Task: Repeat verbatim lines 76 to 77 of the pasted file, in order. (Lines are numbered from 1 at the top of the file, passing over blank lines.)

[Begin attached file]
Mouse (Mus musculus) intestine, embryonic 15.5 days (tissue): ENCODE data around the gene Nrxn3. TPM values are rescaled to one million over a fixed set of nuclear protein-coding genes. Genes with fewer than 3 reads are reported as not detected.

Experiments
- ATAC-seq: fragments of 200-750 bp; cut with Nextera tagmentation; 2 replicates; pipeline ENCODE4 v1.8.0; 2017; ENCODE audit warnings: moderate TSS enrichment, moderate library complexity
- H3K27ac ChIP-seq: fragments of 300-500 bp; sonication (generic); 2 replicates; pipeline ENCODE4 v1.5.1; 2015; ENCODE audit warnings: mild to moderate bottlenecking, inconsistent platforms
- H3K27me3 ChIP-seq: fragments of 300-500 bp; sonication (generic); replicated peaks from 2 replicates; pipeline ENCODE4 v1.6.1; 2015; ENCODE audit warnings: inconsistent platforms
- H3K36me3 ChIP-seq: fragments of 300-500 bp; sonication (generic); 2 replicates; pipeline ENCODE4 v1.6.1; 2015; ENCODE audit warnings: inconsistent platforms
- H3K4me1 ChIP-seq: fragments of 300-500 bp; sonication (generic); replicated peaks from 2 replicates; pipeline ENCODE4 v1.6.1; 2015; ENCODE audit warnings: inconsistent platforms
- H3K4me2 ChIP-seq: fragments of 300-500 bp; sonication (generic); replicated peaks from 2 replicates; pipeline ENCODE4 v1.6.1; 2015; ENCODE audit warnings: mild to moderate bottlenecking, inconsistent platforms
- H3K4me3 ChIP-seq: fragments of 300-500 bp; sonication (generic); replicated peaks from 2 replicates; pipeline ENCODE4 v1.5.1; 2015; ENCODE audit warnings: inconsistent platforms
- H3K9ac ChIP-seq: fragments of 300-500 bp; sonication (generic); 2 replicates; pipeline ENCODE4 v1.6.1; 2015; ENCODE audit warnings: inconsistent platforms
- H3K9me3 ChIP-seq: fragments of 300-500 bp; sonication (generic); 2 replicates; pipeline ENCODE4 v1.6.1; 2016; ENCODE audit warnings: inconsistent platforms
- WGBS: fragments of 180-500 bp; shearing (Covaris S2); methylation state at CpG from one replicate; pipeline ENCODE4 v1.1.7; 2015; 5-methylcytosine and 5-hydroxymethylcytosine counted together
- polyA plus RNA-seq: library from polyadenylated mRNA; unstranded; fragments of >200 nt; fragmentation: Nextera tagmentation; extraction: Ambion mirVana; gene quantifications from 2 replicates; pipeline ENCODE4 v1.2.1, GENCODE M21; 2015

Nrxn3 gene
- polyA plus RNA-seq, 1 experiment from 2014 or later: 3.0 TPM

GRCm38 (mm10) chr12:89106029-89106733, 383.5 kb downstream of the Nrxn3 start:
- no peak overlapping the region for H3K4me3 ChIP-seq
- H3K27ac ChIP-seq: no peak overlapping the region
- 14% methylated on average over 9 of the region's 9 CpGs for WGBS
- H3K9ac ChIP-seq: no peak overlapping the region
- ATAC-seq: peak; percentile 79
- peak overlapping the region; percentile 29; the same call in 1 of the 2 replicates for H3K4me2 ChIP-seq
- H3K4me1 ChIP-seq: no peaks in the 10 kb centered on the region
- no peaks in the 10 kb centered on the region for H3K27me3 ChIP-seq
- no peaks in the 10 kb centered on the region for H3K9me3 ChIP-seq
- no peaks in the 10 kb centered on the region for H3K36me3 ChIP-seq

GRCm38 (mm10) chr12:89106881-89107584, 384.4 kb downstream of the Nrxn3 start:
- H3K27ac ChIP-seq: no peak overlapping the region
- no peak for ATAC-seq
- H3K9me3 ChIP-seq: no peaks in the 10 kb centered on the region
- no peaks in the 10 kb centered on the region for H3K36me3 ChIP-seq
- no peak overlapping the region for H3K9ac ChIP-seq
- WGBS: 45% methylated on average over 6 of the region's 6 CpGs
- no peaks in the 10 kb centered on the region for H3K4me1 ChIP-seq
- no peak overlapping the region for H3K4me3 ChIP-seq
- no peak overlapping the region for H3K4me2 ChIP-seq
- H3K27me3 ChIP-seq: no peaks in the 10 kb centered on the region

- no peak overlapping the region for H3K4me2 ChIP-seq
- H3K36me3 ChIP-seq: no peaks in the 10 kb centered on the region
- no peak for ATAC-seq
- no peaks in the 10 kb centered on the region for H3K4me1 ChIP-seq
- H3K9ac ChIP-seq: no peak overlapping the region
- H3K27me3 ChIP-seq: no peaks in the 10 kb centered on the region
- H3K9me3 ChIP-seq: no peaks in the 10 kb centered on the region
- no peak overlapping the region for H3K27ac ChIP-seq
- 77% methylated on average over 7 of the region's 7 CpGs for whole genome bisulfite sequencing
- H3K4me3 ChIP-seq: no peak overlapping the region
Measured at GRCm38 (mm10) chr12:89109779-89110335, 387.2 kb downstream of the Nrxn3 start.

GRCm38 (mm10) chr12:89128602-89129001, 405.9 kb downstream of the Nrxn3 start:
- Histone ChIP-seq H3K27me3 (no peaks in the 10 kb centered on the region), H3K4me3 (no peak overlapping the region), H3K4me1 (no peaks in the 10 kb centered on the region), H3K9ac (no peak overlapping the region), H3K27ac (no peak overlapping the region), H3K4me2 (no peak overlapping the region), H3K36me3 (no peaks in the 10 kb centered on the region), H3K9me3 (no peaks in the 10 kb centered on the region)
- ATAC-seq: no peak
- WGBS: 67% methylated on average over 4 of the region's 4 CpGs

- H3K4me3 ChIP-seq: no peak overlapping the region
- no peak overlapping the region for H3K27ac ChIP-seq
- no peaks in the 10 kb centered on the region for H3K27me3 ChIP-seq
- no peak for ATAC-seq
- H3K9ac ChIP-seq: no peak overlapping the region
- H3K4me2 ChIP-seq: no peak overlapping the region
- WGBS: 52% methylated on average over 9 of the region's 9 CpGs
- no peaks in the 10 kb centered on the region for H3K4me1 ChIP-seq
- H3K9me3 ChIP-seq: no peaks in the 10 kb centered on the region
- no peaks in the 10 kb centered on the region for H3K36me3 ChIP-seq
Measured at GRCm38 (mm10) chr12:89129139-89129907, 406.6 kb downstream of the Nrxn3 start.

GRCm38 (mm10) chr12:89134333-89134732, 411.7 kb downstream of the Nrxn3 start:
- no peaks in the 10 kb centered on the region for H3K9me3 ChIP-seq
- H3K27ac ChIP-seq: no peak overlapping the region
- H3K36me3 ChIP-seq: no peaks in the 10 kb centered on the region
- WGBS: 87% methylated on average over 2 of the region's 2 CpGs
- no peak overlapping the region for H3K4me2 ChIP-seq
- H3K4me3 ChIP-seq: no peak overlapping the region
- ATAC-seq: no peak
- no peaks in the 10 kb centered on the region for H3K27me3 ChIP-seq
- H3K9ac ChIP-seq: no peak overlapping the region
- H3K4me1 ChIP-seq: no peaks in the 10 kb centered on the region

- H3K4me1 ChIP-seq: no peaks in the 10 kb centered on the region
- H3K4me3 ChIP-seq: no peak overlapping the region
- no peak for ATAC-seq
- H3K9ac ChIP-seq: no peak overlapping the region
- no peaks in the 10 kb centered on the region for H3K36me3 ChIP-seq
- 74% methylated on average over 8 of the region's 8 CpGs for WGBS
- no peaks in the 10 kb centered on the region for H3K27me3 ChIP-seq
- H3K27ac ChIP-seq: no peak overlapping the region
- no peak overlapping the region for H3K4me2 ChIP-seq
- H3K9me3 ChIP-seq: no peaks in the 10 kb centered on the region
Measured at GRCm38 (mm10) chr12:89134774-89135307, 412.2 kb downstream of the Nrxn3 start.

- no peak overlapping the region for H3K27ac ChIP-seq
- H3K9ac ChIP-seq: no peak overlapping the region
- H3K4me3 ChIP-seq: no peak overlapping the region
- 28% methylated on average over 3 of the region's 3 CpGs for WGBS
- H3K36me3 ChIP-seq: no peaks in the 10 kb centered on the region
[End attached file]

- H3K4me3 ChIP-seq: no peak overlapping the region
- no peak for ATAC-seq